Fructose Looking Better all the Time for Diabetics

Since my latest post on Fructose, I just came across this.

Note that the researcher is the same on I provided the interview from
in the previous thread on fructose:

New Evidence in Fructose Debate: Could It Be Healthy for Us?
ScienceDaily (June 21, 2012) — A new study by researchers at St.
Michael's Hospital suggests that fructose may not be as bad for us as
previously thought and that it may even provide some benefit.

"Over the last decade, there have been connections made between
fructose intake and rates of obesity," said Dr. John Sievenpiper, a
senior author of the study. "However, this research suggests that the
problem is likely one of overconsumption, not fructose."
The study reviewed 18 trials with 209 participants who had Type 1 and
2 diabetes and found fructose significantly improved their blood sugar
control. The improvement was equivalent to what can be achieved with
an oral antidiabetic drug.
Even more promising, Dr. Sievenpiper said, is that the researchers saw
benefit even without adverse effects on body weight, blood pressure,
uric acid (gout) or cholesterol.
Fructose, which is naturally found in fruit, vegetables and honey, is
a simple sugar that together with glucose forms sucrose, the basis of
table sugar. It is also found in high-fructose corn syrup, the most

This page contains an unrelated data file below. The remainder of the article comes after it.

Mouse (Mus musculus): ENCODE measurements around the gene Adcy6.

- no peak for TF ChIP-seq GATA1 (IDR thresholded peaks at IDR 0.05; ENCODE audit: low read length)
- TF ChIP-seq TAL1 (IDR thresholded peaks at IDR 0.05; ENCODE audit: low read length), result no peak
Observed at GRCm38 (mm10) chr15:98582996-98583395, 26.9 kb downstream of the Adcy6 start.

common sweetener in commercially prepared foods.
In all the trials they reviewed, participants were fed diets where
fructose was incorporated or sprinkled on to test foods such as
cereals or coffee. The diets with fructose had the same amount of
calories as the ones without.
"Attention needs to go back where it belongs, which is on the concept
of moderation," said Adrian Cozma, the lead author of the paper and a
research assistant with Dr. Sievenpiper.
"We're seeing that there may be benefit if fructose wasn't being
consumed in such large amounts," Cozma said. "All negative attention
on fructose-related harm draws further away from the issue of eating
too many calories."
The paper was released June 23 in the July issue of Diabetes Care.
Although the results are encouraging, the authors warn that it's
important to be cautious because longer and larger studies are still